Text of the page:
How long does it take to make a good impression? According to new research from the University of Toronto at Scarborough, the correct answer is about 170 milliseconds or 0.17 seconds. Neuroscientists in Assistant Professor Adrian Nestor’s laboratory at the university recreate images from stored electroencephalography (EEG) data. More than a neuroscience parlor trick, the ability to reconstruct what people see from brain waves has potential implications for medicine, forensics, education, and even history.

Published in eNeuro, the research focuses on spatiotemporal EEG data from face stimuli: the time it takes to create and later reconstruct the image of a face from the data. Nestor and postdoc fellow Dan Nemrodov have used both fMRI (functional magnetic resonance imaging) and EEG data to reconstruct facial images. Based on blood flow, fMRI data capture finer details than EEGs. EEG electrical data, however, have finer temporal resolution than fMRIs, measuring activity in milliseconds rather than full seconds – hence the 170-millisecond facial data storage figure. EEG recording equipment is also more portable and less costly than fMRI machines. In the published study, the researchers recorded EEG data while subjects viewed images of faces. The team then ran the stored data through pattern recognition machine learning algorithms to recreate the images. The study results validate EEG technology for image reconstruction, an outcome with wide potential applications.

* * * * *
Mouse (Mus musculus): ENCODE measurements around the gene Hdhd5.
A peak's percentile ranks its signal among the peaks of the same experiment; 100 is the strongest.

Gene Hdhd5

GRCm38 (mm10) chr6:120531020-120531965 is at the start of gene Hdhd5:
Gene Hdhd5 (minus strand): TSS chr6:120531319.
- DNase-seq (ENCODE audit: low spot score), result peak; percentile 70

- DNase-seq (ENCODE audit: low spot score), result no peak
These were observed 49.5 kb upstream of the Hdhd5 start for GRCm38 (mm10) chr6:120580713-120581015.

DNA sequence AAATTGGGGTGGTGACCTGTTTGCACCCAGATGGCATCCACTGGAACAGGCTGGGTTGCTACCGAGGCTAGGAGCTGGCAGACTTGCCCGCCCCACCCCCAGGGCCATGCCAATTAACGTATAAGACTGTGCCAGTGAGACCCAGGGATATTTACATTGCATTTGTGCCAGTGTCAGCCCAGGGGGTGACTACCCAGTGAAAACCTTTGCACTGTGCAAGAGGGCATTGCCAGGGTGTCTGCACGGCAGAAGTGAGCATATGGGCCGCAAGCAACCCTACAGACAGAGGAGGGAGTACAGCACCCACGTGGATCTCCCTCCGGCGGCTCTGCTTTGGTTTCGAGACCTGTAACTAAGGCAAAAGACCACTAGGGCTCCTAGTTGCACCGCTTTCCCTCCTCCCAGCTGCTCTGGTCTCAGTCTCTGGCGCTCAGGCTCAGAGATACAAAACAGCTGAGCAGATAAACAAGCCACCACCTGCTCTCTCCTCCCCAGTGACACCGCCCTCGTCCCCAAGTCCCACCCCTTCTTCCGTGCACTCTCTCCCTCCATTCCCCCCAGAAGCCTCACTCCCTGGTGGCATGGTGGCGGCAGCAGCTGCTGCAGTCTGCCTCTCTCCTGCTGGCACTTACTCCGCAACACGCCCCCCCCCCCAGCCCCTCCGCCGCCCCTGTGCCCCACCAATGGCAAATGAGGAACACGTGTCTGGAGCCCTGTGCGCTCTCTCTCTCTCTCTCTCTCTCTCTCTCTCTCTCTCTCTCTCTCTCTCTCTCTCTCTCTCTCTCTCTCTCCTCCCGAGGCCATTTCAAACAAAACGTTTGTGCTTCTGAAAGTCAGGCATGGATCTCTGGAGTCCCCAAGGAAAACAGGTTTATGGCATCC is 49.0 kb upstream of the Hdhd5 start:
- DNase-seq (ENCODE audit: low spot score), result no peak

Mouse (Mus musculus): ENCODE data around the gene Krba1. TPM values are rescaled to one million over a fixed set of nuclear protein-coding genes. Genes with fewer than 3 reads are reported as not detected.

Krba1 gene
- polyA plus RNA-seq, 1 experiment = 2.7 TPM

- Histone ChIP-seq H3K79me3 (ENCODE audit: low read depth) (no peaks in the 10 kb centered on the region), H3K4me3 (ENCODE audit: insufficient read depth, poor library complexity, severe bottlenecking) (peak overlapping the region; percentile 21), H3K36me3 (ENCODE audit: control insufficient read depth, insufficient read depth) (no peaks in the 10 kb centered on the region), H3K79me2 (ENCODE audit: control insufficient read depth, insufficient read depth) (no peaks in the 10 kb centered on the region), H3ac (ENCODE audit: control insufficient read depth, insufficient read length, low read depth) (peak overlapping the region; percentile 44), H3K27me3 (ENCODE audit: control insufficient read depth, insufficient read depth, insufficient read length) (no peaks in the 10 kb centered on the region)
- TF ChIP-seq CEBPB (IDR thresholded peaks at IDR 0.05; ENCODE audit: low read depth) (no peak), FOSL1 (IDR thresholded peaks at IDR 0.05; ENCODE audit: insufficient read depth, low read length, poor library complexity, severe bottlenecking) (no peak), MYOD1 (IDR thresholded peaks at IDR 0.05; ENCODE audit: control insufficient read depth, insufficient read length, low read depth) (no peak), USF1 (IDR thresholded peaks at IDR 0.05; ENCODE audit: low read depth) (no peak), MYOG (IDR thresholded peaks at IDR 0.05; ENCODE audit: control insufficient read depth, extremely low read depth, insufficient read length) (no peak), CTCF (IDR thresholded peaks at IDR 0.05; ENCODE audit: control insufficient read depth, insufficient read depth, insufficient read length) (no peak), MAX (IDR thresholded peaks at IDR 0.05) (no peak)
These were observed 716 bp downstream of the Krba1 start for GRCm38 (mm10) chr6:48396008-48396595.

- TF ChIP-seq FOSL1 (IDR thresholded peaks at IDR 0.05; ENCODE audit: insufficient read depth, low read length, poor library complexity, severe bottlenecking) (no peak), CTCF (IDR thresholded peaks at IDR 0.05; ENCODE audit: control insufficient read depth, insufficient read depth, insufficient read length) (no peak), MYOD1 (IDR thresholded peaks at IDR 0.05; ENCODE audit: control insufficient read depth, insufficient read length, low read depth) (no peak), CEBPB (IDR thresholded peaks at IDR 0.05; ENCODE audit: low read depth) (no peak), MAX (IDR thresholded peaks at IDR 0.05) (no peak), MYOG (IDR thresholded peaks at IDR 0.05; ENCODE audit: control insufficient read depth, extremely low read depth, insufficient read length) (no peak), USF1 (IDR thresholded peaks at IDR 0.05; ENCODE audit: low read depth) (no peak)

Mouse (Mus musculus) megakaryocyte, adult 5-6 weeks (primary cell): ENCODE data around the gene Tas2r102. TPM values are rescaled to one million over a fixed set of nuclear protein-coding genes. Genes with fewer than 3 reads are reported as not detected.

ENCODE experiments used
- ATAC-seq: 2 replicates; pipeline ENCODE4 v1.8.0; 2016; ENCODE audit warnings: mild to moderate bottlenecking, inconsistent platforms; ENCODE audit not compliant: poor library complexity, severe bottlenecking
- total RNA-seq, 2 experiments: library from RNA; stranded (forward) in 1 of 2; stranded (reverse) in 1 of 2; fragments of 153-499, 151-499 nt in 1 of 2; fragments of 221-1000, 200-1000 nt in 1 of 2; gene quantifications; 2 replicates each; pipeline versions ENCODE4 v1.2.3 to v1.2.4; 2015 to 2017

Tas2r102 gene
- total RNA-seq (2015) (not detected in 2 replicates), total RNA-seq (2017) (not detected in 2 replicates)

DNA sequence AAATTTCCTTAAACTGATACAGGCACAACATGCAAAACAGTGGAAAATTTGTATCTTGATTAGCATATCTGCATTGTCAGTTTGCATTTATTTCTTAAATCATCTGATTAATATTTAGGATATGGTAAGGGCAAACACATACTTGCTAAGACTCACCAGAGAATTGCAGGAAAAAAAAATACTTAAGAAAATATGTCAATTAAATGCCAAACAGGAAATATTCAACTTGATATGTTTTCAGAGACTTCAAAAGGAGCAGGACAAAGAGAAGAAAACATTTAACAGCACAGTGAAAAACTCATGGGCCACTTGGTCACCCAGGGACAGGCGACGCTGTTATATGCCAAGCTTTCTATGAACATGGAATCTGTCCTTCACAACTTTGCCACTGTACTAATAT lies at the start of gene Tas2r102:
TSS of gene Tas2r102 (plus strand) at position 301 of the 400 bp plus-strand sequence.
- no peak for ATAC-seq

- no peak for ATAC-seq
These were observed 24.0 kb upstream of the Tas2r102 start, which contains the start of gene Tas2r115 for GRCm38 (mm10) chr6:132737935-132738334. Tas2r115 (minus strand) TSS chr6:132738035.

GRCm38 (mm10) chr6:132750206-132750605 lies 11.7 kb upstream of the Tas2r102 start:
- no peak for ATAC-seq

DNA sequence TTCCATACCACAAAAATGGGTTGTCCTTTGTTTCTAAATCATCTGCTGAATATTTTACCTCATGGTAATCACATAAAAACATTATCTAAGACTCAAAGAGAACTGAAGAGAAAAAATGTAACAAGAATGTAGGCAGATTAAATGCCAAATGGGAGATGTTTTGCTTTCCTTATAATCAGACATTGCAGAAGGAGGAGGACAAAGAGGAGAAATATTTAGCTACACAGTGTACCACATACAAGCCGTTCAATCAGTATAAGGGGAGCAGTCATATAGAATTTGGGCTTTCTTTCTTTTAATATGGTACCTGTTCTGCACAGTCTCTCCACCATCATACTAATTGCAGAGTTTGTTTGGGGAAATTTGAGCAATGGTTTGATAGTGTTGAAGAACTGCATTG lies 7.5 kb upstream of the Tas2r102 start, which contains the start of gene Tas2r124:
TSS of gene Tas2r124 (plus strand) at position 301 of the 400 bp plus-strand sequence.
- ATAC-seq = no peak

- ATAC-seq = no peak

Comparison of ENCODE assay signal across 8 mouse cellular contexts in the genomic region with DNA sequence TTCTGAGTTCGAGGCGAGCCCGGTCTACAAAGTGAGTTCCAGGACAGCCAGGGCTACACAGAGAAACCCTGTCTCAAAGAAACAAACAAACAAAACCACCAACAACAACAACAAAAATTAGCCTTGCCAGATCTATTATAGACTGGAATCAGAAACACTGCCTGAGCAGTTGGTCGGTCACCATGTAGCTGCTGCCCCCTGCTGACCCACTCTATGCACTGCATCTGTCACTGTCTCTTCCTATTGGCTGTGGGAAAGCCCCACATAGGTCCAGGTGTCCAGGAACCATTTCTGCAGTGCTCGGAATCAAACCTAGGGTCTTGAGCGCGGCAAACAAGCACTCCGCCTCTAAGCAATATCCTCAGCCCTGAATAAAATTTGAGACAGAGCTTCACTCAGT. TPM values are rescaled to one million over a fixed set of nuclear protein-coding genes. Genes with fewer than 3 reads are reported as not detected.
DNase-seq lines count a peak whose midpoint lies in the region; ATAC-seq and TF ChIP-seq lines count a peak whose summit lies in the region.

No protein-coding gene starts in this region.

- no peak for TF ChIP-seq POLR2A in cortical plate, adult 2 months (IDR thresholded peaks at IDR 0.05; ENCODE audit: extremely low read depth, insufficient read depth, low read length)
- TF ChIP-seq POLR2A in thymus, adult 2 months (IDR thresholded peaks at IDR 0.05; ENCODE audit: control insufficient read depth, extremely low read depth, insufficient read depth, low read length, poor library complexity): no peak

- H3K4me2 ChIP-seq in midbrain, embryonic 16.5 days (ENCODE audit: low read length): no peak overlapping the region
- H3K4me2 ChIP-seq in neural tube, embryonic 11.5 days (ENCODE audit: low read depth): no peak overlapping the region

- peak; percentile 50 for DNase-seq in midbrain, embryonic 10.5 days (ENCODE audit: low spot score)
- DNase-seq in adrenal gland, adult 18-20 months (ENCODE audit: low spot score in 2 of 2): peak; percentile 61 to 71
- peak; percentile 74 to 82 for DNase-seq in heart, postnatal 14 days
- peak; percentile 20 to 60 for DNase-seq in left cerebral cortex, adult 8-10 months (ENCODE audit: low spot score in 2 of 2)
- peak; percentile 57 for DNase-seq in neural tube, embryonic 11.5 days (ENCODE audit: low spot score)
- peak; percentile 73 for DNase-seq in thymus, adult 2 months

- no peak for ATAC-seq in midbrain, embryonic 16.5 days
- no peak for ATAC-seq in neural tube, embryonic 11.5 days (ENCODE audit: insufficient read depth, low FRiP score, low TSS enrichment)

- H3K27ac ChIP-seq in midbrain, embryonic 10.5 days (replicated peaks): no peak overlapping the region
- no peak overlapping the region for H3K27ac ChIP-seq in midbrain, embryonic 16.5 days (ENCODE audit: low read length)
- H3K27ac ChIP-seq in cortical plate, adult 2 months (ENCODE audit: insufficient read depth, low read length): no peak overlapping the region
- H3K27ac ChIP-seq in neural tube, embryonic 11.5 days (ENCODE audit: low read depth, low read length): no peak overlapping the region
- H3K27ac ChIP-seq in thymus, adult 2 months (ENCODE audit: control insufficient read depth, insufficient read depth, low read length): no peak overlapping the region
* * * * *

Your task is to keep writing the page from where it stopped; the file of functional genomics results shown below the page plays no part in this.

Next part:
We’ve written about brainwave monitoring with wearable EEG devices,  including BrainCo’s Focus1 headband and Kokoon Technology’s sleep-sensing headphones. A step forward to EEG wearables that capture time-based image data differs from the BrainCo and Kokoon wearables in degree, not kind. Applications for visual stimuli recapture span a wide range of instances where people are unable or unwilling to accurately communicate what they see, including people with communications disabilities and eyewitnesses to crimes or other occurrences. Imagine the possibility of reconstructing an infant’s visual world or, with additional development in both brain and forensic sciences, the last images perceived by the recently deceased. Additional implications could include live visual information feeds to the blind or people in remote locations based on reconstructed data-matching extracted from constructed sample sets.